The arts rarely come up in presidential elections. I can't recall a campaign that included anything meaningful about music, dance, theater, film and the visual arts, unless you count things like Seasons of Love being sung by the cast of Rent at the 1996 Democratic National Convention or the recent Blender magazine poll of the candidates' favorite songs, which was actually quite revealing. (Barack Obama's No. 1 was the Fugees' Ready Or Not; John McCain's was Dancing Queen by Abba.) Maybe the arts will get more than a token mention at 2008's national conventions. Minneapolis-St. Paul and Denver both have thriving arts communities, and the rest of the country could learn from their experience. I know about the Twin Cities from growing up there when the Guthrie Theater arrived in 1963 to spark a regional arts movement in America, and from many more years of living and visiting there. In June, I spent a few days exploring Denver while attending the National Performing Arts Convention there. Here are some thoughts on the arts and culture of the two convention cities.
One of the most striking things I've ever seen came into view while I was taking a bus to Central City Opera, a great little company in an old mining town just west of Denver. The driver pointed out what looked like a spaceship perched on the side of a mountain. It was the futuristic "Sleeper House,'' named for its use in Woody Allen's 1973 movie Sleeper. With its curving white walls, broad bank of windows and cylindrical pedestal, the house (built in 1963 by architect Charles Deaton) gazes down on Denver from 8,000 feet, like an alien emissary from another galaxy.
Denver is full of surprising architecture. Downtown provides a veritable walking tour in post-modernism, taking in the red stone public library designed by Michael Graves, the sharp-edged extension to the Denver Art Museum by Daniel Libeskind and the latest addition to the cityscape, the Museum of Contemporary Art, a big black box of a building by British architect David Adjaye.
As you might expect in an old cow town, highlights of the Denver Art Museum are the collections of Western and especially Native American art, superbly organized displays of bead work, pottery, quills, blankets and headdresses. The Liebskind building has modern works by Andy Warhol, Claes Oldenburg, Robert Motherwell and Damien Hirst (his Party Time is a giant ashtray full of cigarette butts).
The MCA, which opened last October, is modeled on the German kunsthaus, a type of museum that has no permanent collection but is solely devoted to bringing in cutting-edge art. The day I was there, the spacious galleries had exhibits by Dutch artist Jasper De Beijer and Susanne Kuhn from Germany.
Not far from MCA is Coors Field, where the Colorado Rockies play, and it has inspired a boom in rooftop bars and restaurants in "LoDo,'' or lower downtown. Across from the stadium is El Chapultepec, a jazz joint where Frank Sinatra sang and Bill Clinton played sax. LoDo also is home to the Tattered Cover, a great bookstore; the Oxford Hotel, where the lobby is full of Western paintings; and Union Station, a magnificent 19th century pile where skiers catch trains for the slopes.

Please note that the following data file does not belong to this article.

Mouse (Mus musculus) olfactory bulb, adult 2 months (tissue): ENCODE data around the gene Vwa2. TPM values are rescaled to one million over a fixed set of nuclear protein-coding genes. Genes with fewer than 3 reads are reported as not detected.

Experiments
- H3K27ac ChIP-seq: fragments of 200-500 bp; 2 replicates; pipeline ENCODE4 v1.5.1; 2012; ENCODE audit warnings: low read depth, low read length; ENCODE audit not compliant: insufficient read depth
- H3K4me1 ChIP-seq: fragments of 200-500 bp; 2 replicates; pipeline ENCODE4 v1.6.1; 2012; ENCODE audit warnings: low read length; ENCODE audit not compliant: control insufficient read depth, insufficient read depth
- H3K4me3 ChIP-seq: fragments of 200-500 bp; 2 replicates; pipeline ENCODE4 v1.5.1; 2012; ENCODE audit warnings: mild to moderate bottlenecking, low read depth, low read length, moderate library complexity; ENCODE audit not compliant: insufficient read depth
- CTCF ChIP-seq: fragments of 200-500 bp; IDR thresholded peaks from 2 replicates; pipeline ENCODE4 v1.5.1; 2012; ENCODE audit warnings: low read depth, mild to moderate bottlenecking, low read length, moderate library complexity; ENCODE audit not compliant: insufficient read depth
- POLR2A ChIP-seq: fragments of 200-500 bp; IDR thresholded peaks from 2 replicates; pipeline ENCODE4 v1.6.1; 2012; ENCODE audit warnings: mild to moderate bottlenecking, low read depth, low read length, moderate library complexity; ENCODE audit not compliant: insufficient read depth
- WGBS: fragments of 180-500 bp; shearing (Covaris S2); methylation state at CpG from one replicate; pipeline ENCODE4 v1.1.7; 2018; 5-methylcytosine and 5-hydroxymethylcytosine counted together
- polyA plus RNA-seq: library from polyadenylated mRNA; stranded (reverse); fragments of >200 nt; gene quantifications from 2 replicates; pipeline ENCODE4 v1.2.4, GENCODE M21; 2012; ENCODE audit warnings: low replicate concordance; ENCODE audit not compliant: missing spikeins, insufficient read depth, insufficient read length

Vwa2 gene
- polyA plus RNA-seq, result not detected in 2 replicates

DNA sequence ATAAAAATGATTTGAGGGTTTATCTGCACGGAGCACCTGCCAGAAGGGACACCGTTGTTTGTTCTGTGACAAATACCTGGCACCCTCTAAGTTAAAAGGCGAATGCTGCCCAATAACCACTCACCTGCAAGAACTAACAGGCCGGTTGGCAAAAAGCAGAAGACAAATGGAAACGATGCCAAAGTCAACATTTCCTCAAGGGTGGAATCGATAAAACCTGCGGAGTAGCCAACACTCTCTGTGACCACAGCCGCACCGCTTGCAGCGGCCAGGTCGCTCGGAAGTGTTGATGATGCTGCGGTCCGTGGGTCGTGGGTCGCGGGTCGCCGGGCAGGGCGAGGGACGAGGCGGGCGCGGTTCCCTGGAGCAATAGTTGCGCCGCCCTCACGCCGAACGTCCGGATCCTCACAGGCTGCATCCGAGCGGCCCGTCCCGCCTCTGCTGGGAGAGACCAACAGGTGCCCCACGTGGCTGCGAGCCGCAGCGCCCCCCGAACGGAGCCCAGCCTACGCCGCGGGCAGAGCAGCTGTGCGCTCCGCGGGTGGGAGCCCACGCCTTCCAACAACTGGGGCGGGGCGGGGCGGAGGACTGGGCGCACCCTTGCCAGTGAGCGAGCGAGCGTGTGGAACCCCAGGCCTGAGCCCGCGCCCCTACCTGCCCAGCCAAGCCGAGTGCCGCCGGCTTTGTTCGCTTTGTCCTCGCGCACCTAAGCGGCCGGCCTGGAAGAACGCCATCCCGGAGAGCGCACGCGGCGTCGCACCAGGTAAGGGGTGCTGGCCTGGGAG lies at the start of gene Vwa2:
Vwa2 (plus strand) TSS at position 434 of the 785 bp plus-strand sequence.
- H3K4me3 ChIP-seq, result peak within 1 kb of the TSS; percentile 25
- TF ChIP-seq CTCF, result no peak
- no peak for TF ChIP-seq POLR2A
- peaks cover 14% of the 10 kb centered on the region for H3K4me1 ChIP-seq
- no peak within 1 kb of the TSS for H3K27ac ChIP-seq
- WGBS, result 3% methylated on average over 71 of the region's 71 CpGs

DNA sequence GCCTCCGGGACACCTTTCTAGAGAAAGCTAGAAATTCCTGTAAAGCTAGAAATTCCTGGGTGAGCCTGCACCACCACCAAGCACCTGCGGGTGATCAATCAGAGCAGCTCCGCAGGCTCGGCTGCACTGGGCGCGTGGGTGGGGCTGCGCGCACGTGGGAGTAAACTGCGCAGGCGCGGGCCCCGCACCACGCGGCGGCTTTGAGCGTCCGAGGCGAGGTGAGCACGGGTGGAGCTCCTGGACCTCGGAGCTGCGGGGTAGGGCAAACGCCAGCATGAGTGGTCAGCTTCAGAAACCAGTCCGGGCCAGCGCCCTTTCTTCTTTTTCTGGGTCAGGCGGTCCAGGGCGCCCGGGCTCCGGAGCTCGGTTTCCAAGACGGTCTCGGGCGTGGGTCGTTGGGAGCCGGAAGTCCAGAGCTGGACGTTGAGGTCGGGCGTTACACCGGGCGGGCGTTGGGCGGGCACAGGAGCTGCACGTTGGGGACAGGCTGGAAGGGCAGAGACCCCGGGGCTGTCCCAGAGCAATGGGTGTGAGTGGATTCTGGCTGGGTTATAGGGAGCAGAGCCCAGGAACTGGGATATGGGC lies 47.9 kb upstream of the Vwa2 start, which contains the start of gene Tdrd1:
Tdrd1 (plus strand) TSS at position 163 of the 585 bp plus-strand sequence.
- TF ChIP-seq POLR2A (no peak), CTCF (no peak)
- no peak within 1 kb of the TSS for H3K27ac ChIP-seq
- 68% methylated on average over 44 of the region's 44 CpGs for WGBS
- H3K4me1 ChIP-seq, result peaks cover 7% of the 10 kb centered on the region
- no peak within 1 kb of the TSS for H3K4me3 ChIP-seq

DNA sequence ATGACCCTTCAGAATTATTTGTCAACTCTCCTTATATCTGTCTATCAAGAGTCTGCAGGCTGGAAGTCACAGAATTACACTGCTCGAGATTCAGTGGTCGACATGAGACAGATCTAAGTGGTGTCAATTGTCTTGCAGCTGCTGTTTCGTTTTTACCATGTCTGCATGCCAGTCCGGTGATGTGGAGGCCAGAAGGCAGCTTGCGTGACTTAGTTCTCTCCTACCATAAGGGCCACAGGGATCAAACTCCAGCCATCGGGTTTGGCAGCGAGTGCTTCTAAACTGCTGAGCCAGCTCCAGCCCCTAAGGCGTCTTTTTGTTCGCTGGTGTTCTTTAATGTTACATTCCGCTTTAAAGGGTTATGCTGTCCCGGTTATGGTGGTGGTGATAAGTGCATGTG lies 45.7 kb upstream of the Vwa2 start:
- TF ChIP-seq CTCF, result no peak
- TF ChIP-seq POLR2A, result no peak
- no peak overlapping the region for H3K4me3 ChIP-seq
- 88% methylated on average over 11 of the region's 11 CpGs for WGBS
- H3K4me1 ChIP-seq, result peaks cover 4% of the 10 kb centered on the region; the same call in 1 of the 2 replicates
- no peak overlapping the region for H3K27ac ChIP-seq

The downtown Denver Center for the Performing Arts has more than 10,000 seats scattered among 10 venues. The best one I visited was Ellie Caulkins Opera House, where I saw Opera Colorado's outstanding staging of Nixon in China. I also heard the Colorado Symphony Orchestra play in Boettcher Concert Hall, which has seating in the round. It has long been plagued by acoustical problems and is scheduled to be renovated.
One of the most significant things about the Denver art scene is how well it is supported by local government funding from a special tax district. Since being established by the Colorado General Assembly and passed in a 1988 referendum, Denver's Scientific and Cultural Facilities District, funded by a small sales tax (one-tenth of 1 percent), has poured money into the arts. About $42-million was distributed last year to organizations in the seven-county metro area ranging from the Denver Art Museum to the Denver Zoo and the Denver Botanic Gardens.
The SCFD was conceived during a recession in the Rocky Mountains region, yet people still voted by a margin of 3-1 to raise taxes. Twice it has been renewed by voters. Creating a partnership between the arts and other nonprofits was a savvy move.
"Our marketing has always led with the zoo,'' Denver arts consultant Jim Copenhaver told me. "The polar bear is the symbol of the district. Unfortunately, if you lead with a violin, a lot of people will be less willing to support it. But everybody loves a polar bear.''
MINNEAPOLIS - ST. PAUL
I found it amusing a few weeks ago to hear that CBS news anchor Katie Couric apologized on the air for mixing up Minneapolis and St. Paul. She had mistakenly put the Republican National Convention in Minneapolis instead of east across the Mississippi River in St. Paul.